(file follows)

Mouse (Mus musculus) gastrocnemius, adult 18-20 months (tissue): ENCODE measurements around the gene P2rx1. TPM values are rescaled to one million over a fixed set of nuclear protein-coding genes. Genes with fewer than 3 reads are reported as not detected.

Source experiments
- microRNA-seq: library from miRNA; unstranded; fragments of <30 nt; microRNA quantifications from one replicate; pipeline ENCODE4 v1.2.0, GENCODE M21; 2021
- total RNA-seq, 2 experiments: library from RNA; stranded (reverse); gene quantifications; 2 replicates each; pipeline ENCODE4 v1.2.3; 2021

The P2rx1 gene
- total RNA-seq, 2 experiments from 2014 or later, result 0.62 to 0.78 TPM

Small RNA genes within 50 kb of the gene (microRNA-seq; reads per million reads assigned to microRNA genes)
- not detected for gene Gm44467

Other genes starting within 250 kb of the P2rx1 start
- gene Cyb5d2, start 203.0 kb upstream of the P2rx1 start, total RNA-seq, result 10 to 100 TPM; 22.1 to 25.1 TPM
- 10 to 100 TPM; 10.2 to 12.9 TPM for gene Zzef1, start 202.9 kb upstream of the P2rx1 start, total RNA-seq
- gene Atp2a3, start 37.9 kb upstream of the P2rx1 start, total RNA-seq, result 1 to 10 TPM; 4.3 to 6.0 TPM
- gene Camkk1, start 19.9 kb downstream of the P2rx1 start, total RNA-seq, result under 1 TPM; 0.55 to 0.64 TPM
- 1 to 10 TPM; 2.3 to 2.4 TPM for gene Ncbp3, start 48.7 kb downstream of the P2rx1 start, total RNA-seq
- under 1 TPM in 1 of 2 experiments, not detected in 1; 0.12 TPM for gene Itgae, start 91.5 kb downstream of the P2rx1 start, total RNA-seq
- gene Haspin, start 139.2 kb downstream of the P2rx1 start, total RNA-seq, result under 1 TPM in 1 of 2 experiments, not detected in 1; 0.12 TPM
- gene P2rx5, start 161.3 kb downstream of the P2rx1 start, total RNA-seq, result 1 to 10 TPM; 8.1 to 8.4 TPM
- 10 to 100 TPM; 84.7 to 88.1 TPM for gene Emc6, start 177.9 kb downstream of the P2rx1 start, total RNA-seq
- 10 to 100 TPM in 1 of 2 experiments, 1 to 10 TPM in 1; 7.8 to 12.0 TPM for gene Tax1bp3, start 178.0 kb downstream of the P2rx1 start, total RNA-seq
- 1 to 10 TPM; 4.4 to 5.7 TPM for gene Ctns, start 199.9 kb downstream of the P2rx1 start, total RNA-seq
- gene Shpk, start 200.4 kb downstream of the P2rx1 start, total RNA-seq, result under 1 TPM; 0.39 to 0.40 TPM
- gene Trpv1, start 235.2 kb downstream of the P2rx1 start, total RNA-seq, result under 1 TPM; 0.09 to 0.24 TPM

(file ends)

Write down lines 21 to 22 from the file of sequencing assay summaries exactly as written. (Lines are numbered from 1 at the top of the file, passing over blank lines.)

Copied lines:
- gene Shpk, start 200.4 kb downstream of the P2rx1 start, total RNA-seq, result under 1 TPM; 0.39 to 0.40 TPM
- gene Trpv1, start 235.2 kb downstream of the P2rx1 start, total RNA-seq, result under 1 TPM; 0.09 to 0.24 TPM